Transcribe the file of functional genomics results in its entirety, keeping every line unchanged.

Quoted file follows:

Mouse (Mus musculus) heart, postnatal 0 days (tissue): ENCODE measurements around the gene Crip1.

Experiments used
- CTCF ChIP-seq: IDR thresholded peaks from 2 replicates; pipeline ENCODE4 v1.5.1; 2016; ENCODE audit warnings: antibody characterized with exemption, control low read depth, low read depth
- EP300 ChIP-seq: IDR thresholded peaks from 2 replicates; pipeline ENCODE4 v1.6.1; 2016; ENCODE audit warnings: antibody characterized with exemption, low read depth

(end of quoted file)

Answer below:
Mouse (Mus musculus) heart, postnatal 0 days (tissue): ENCODE measurements around the gene Crip1.

Experiments used
- CTCF ChIP-seq: IDR thresholded peaks from 2 replicates; pipeline ENCODE4 v1.5.1; 2016; ENCODE audit warnings: antibody characterized with exemption, control low read depth, low read depth
- EP300 ChIP-seq: IDR thresholded peaks from 2 replicates; pipeline ENCODE4 v1.6.1; 2016; ENCODE audit warnings: antibody characterized with exemption, low read depth